Despite the increasing use of vagus nerve stimulation (VNS) for drug-resistant epilepsy, its impact on cognitive functioning remains insufficiently investigated.
We aimed to comprehensively assess changes in cognition after long-term VNS therapy in a prospective sample of adults with epilepsy.
Between December 2019 and March 2023, patients scheduled for VNS implantation were invited for neuropsychological assessment, including tests of executive functions, working and short-term memory (recall of a verbal logical story and the Rey-Osterrieth complex figure (ROCF)), and social cognition. Participants were re-evaluated after a year of VNS therapy and the pre- and postoperative scores were compared by means of the Student’s t or Wilcoxon’s signed rank tests for paired samples. Patients available only after a longer follow-up (more than 24 months) were also re-examined and included in a secondary analysis.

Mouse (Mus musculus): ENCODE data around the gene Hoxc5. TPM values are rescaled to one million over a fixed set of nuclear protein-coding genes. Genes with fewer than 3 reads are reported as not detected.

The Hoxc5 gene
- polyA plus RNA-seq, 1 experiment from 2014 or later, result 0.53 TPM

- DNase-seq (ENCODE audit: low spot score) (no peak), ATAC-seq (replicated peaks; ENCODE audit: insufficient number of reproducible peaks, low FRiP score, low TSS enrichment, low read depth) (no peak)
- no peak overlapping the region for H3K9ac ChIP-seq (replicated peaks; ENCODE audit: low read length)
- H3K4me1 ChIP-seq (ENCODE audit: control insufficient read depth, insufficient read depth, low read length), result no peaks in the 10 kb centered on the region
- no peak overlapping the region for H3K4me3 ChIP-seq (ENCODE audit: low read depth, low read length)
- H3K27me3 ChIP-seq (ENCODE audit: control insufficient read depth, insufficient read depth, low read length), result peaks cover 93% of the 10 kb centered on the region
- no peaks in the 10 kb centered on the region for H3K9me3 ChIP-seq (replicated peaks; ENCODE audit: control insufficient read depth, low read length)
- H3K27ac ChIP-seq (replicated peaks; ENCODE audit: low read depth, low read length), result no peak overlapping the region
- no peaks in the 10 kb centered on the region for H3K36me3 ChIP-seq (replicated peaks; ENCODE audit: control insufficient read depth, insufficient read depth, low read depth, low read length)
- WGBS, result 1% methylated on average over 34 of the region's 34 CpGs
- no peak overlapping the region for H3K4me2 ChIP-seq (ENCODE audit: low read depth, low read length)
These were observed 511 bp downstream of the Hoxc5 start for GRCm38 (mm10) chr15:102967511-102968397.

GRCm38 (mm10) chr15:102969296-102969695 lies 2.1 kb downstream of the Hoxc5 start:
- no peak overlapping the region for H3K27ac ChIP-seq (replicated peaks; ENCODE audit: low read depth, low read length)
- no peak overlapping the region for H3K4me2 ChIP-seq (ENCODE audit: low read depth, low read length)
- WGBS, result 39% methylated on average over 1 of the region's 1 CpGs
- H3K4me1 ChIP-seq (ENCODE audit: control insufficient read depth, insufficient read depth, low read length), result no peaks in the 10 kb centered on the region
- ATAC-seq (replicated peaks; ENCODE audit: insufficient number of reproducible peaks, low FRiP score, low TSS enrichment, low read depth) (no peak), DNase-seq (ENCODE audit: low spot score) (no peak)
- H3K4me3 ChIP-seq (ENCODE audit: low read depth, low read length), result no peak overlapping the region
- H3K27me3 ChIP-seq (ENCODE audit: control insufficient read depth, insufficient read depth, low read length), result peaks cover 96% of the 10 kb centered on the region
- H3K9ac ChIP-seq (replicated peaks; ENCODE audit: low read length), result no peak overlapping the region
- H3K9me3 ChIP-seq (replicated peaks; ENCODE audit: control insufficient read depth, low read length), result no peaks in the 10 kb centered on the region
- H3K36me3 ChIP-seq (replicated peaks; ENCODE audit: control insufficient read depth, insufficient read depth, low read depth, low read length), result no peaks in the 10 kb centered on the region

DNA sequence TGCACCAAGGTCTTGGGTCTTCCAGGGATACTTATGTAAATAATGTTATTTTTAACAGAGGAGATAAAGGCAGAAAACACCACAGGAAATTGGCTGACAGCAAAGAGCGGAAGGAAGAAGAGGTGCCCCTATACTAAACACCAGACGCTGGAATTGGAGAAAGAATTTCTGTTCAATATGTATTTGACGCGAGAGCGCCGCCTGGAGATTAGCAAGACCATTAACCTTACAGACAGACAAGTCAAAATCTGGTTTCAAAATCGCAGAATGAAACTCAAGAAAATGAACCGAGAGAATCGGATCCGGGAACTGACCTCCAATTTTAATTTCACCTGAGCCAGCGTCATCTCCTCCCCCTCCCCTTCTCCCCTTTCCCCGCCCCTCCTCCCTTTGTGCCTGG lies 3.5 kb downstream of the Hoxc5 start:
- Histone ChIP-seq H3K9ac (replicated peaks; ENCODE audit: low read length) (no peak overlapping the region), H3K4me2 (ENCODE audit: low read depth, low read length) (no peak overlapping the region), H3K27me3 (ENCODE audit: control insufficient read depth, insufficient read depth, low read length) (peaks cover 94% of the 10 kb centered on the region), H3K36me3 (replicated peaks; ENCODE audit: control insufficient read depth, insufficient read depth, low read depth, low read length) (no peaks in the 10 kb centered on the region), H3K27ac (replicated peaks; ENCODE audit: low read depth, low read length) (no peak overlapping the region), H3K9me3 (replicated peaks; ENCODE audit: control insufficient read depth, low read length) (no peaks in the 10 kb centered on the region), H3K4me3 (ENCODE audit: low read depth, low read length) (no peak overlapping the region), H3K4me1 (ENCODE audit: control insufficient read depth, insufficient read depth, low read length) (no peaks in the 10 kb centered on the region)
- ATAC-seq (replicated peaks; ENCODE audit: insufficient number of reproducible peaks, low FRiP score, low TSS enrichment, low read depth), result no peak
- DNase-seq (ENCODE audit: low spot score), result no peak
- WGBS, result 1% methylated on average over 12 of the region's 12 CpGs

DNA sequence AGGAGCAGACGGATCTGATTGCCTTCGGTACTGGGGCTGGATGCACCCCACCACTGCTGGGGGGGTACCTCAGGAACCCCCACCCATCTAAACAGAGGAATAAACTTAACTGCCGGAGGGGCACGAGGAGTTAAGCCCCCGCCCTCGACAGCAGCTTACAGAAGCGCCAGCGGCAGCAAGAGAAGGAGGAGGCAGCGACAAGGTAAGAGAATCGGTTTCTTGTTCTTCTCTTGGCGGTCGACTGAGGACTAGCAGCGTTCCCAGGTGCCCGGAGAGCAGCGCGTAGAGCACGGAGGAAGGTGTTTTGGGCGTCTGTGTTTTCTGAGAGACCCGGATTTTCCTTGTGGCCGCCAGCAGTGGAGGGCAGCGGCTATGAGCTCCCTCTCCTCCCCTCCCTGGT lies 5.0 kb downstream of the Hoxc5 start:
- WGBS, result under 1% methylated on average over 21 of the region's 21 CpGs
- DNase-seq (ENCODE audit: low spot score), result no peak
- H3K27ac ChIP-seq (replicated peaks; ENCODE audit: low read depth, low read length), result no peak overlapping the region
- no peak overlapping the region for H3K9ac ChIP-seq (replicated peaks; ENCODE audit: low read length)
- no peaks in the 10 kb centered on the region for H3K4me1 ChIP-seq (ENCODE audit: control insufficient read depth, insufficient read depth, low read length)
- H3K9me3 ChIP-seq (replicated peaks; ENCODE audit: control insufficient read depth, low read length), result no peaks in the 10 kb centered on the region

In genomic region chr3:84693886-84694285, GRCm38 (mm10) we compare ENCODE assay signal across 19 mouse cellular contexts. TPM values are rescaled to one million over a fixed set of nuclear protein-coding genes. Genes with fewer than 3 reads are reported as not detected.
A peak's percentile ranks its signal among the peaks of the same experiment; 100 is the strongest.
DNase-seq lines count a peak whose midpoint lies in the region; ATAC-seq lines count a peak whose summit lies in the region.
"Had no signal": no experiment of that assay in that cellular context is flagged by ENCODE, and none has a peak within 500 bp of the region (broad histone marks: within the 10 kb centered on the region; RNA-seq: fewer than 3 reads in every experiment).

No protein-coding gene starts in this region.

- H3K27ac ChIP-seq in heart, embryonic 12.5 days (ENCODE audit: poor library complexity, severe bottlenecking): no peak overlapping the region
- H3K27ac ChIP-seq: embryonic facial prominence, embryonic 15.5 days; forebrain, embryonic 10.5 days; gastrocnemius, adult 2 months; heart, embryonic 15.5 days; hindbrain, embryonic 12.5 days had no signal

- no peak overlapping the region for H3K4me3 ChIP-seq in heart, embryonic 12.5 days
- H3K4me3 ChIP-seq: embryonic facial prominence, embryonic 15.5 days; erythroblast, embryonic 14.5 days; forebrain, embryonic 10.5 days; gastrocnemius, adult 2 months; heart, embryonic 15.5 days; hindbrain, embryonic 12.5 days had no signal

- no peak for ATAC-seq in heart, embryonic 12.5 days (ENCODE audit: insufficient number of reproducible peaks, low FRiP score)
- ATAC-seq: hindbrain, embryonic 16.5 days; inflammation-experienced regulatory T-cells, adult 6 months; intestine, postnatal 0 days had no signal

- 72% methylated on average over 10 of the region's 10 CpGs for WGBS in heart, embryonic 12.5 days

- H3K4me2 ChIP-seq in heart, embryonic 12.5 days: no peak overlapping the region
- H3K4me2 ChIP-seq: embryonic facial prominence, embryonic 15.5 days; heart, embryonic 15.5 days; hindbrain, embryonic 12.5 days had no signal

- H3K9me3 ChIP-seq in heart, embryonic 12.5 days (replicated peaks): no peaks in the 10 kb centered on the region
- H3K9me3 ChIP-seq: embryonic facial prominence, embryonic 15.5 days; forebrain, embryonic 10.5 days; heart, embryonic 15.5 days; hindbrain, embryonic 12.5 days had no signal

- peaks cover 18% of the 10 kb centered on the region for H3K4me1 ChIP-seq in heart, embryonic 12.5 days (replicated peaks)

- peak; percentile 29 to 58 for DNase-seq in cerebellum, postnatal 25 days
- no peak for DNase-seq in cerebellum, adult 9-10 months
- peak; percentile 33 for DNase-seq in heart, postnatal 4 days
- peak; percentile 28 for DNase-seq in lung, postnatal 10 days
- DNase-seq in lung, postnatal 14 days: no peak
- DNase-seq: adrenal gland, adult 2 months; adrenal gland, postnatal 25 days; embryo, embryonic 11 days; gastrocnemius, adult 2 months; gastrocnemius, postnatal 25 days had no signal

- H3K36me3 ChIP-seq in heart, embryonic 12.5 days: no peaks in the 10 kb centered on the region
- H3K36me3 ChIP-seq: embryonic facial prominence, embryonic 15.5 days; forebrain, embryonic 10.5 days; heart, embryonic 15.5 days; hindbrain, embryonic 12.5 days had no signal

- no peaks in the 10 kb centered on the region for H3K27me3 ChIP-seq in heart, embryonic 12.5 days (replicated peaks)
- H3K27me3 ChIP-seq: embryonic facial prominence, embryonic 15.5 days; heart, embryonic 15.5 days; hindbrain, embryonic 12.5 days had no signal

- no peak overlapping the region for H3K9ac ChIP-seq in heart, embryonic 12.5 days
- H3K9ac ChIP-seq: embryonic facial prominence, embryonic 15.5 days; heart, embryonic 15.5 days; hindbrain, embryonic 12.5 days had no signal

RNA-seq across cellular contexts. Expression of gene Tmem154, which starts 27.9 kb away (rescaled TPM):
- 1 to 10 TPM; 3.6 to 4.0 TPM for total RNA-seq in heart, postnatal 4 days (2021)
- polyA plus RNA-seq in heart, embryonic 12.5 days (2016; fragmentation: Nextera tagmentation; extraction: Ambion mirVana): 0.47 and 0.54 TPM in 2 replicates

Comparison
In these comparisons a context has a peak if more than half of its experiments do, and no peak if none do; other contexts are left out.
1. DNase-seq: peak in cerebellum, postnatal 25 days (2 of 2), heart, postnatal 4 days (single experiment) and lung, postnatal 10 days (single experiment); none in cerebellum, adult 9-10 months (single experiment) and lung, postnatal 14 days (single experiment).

The study included 28 PWE (16, 57.1% female, average age 33.7 ± 10.0 years). Twenty-two PWE followed-up at 14.5 ± 4.8 months had worse categorical verbal fluency than preoperatively (t = 2.613, p = 0.016). After including patients with long follow-up (n = 28, 21.6 ± 11.4 months), the group scored better on the delayed recall of the ROCF (17.09 ± 8.84 to 20.65 ± 8.32 points, t(22) = − 2.618, p = 0.016) and the Happé strange stories test (5.0 ± 2.6 to 6.1 ± 2.1 points, t(14) = − 3.281, p = 0.005). No significant changes were observed in other cognitive domains (p > 0.05).
We suggest improvements in a task of social cognition and short-term visual memory after longer use of VNS therapy. Such findings should be confirmed in larger trials after controlling for changes in ictal or interictal activity.